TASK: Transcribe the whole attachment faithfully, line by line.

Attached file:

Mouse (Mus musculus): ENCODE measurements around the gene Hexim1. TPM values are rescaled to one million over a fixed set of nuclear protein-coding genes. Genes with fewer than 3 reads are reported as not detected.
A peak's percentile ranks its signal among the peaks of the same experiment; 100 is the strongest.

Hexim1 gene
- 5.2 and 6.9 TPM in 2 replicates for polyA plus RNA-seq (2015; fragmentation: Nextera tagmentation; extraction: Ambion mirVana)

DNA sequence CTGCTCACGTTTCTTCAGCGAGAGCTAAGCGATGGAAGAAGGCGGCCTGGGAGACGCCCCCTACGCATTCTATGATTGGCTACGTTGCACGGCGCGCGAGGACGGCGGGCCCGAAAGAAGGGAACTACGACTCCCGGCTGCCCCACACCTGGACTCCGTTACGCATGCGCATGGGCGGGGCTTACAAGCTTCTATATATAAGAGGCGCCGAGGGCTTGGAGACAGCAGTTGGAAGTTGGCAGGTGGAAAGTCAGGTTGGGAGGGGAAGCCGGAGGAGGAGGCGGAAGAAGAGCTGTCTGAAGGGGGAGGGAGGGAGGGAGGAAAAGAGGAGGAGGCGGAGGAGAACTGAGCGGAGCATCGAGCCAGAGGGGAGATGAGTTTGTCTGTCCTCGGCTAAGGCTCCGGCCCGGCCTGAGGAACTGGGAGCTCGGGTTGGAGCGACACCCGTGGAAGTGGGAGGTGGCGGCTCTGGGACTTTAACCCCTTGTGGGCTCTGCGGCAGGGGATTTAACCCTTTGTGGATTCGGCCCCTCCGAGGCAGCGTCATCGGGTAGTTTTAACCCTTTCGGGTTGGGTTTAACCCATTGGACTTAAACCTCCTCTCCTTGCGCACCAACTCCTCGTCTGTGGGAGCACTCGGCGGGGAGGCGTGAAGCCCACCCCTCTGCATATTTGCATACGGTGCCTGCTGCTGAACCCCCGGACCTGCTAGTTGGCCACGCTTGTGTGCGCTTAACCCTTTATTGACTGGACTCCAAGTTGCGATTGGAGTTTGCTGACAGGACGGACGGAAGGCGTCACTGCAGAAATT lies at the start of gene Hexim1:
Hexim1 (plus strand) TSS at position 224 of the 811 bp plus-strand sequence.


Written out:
Mouse (Mus musculus): ENCODE measurements around the gene Hexim1. TPM values are rescaled to one million over a fixed set of nuclear protein-coding genes. Genes with fewer than 3 reads are reported as not detected.
A peak's percentile ranks its signal among the peaks of the same experiment; 100 is the strongest.

Hexim1 gene
- 5.2 and 6.9 TPM in 2 replicates for polyA plus RNA-seq (2015; fragmentation: Nextera tagmentation; extraction: Ambion mirVana)

DNA sequence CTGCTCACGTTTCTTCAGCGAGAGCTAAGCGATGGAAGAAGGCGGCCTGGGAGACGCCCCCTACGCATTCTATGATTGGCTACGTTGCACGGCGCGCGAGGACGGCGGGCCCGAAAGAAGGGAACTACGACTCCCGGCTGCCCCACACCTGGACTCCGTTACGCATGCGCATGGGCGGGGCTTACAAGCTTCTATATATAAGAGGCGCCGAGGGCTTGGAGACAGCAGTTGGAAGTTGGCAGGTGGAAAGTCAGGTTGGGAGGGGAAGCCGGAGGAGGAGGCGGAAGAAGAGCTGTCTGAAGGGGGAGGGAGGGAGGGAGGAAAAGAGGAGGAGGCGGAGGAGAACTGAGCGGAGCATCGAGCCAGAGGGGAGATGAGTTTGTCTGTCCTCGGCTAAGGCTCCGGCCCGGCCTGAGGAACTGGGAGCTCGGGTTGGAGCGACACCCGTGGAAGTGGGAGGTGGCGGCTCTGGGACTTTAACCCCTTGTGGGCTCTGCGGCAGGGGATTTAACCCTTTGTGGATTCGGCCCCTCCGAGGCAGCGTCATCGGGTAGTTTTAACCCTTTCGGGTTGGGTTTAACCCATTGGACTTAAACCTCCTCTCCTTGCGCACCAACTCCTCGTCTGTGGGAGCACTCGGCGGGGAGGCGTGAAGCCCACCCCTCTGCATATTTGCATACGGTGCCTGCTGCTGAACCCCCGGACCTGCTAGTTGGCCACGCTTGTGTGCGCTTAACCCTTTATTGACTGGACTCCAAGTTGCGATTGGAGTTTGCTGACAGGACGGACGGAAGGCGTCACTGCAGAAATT lies at the start of gene Hexim1:
Hexim1 (plus strand) TSS at position 224 of the 811 bp plus-strand sequence.